3. The revolutionary is a person of faith. Not in the religious sense. There is no better statement on this than the one Martí (once again) made to his son, in the dedication of Ismaelillo: I have, he wrote, "Faith in human improvement, in future life, in the utility of virtue, and in you" - faith in people, in their capacities. The revolutionary understands the apparent limits of the possible, and breaks through them, because of faith in the people. In this, a revolutionary differs from a reformist, who for reasons of class does not trust the people, or underestimates them. Believing is not eliminating doubt. We revolutionaries live anguished by doubt, which is that of knowledge. The cynic, however, is counterrevolutionary, although he may not know it.
Some ideologues of the counterrevolution reduce a revolutionary attitude to violent action, the taking up of arms. As if armed revolutions do not occur in response to the violence of bourgeois power. Being radical - going to the root - is not choosing violence. In their rush to depoliticize even the most minimal concept of revolution, these types attempt to pass off as revolutionary actions violent revolts by politicos of the pseudo-republic, who wanted to assert their personal power. Not even all those who opposed Machado or Batista were necessarily revolutionaries.
And they counterpoise revolutionary socialism to that which they call "democratic" (social democratic), because the first does not respect bourgeois order. Socialism can not only be, but must be democratic, although not in the sense which the capitalist system gives the term. It must, and can be more participative, more inclusive, more representative, and show more solidarity. It must and can defend individuality, but not individualism, because socialism is the only route which can transform the masses into a collective of individuals.
Several qualities or ethical virtues constitute the foundation or base upon which a revolutionary stands. But it is an essentially political, social ethic, not private or one that is useless, or like those ethical virtues that serve to empty oneself, to remove oneself from the fundamental contradictions of the era. It is not revolutionary in terms of personal interests, but with regards to society.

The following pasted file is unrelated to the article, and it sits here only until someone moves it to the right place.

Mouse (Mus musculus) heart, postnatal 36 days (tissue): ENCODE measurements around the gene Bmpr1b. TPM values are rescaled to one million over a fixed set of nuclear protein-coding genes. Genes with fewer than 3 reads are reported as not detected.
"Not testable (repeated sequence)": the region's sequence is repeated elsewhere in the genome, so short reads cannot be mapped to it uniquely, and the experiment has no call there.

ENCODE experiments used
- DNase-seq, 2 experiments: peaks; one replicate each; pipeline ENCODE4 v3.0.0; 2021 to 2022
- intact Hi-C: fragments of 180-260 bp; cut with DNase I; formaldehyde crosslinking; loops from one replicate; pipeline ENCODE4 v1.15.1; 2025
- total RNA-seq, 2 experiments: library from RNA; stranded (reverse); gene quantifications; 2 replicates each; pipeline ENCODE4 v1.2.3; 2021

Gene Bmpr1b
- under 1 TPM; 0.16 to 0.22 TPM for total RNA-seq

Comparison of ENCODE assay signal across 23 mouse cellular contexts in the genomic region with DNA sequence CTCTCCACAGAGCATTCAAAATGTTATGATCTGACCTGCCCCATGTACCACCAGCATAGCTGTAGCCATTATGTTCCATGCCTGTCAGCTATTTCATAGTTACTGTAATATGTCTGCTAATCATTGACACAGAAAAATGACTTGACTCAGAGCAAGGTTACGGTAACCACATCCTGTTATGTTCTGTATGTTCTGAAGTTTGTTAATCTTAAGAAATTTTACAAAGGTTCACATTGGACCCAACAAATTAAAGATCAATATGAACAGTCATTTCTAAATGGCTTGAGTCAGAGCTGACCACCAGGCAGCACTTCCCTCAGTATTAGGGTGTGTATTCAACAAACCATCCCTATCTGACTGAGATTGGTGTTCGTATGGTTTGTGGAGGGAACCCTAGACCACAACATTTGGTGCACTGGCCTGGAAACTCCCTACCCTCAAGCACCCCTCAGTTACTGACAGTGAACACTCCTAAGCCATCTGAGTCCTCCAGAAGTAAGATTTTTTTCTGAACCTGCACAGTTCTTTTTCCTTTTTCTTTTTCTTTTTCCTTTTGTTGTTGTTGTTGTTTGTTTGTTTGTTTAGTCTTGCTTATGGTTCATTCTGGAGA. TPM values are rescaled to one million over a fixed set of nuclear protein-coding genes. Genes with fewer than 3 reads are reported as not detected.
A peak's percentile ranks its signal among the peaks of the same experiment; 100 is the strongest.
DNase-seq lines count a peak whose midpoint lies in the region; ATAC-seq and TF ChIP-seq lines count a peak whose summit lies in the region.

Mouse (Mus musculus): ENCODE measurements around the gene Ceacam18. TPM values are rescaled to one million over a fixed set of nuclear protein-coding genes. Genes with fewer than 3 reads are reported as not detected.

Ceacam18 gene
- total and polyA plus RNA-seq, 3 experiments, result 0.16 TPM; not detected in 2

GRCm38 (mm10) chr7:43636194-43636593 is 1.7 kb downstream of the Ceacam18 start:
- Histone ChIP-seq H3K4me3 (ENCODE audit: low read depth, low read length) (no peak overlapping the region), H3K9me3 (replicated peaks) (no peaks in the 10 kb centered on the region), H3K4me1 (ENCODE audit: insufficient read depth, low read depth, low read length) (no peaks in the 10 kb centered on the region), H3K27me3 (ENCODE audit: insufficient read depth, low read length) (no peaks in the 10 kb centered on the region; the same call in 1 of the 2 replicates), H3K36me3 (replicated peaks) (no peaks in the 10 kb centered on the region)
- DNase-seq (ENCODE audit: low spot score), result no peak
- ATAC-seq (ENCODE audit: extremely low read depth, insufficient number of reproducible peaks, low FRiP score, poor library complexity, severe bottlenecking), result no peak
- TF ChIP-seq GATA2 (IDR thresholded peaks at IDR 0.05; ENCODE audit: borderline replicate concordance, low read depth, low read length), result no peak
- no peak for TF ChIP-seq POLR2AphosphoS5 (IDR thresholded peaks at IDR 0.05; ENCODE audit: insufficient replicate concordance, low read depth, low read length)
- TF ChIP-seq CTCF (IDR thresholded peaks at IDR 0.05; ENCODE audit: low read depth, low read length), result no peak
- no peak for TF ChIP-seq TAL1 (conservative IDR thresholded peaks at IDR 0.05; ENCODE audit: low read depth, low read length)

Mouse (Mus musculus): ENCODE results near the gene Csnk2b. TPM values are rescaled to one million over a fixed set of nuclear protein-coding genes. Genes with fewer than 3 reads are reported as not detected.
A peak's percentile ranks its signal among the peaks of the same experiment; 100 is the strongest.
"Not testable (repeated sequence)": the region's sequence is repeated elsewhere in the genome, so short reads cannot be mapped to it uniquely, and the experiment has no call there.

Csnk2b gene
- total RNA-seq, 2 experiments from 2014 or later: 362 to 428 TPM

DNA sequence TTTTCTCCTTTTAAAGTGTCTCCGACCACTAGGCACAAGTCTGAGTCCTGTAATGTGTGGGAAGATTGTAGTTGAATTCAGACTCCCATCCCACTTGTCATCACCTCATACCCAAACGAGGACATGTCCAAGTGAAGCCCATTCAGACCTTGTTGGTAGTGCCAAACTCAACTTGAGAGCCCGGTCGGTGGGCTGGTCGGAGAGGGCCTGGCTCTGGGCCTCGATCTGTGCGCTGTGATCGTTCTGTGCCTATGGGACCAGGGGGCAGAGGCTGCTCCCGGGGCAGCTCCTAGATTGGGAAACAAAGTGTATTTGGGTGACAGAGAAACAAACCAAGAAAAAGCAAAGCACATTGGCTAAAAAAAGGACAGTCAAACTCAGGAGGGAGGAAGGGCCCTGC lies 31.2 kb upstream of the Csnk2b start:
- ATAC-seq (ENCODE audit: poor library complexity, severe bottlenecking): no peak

There are people who are conservative - for biographical reasons, maybe even for genetic reasons - who avoid abrupt changes, the uncertainty of the new, who enjoy order and routine.
They are not counterrevolutionaries. In his "Words to intellectuals" (1961), Fidel Castro said, "No one has ever assumed that … all honest men must be revolutionaries, just because they are honest. Being a revolutionary is also an attitude toward life, being a revolutionary is an attitude toward existing reality…" And he added later on, "It is possible that men and women who have a truly revolutionary attitude toward reality may not constitute a majority of the population; revolutionaries are the vanguard of the people, but revolutionaries must aspire to having all the people march along with them … the Revolution must never renounce having the majority of the people; of having not only revolutionaries, but all honest citizens with the Revolution, although they may not be revolutionaries, that is, although they may not have a revolutionary attitude toward life. The Revolution must only renounce those who are incorrigibly reactionary, who are incorrigibly counterrevolutionary."